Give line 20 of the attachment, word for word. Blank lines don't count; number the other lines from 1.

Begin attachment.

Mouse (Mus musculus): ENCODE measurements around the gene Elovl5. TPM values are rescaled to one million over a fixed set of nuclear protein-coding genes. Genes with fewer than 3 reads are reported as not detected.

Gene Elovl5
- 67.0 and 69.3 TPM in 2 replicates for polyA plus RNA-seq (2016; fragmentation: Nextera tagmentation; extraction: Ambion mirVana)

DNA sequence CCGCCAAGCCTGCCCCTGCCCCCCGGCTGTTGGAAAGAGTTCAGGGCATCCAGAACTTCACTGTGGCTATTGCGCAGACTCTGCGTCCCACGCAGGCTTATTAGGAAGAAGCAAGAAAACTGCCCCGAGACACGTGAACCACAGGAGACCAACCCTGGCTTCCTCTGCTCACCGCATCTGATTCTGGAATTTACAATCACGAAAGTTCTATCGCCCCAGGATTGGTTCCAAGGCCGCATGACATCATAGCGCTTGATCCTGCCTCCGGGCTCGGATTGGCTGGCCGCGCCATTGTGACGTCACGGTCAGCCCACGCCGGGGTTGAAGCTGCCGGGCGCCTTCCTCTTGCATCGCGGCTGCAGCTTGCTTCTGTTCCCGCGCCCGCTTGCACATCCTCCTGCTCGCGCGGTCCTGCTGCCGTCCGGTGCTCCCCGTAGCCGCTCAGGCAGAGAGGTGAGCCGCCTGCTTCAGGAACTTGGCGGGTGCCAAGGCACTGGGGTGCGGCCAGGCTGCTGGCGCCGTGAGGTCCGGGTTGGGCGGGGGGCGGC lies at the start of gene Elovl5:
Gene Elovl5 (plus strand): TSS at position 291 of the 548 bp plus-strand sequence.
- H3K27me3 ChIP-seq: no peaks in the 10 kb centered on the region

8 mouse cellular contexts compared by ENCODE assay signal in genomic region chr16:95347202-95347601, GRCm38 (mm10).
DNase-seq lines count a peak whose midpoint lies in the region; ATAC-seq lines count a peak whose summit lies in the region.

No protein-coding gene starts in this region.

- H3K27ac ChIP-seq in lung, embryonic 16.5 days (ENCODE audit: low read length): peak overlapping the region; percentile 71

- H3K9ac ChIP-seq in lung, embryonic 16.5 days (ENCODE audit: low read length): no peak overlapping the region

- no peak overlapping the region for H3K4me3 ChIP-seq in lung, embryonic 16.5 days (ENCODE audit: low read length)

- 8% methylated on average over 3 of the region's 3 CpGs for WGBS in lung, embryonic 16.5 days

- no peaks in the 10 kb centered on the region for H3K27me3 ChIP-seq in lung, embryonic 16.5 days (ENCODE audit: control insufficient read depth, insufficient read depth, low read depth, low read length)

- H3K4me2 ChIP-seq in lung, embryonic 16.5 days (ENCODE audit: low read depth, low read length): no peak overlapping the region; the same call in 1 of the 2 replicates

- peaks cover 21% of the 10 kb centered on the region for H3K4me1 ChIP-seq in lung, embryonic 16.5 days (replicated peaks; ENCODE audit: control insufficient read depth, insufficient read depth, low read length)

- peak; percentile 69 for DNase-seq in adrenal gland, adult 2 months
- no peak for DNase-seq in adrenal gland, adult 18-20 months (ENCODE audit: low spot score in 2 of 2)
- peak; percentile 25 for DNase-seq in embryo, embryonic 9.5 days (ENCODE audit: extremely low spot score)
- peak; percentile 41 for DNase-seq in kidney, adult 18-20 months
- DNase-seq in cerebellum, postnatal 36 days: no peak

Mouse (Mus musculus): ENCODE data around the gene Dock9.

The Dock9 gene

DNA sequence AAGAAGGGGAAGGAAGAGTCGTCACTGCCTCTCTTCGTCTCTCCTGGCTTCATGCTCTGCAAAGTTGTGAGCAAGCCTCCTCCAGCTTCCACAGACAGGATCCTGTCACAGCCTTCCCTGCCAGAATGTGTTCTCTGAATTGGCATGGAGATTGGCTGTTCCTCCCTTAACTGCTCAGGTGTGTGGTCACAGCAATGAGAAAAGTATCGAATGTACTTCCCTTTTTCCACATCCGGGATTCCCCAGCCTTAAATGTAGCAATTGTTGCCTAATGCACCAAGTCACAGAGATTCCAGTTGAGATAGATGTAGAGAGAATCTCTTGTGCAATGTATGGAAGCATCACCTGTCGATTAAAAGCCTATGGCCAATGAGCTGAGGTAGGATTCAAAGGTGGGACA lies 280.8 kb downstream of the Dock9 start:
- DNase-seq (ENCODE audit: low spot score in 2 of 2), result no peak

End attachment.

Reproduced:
- peak; percentile 41 for DNase-seq in kidney, adult 18-20 months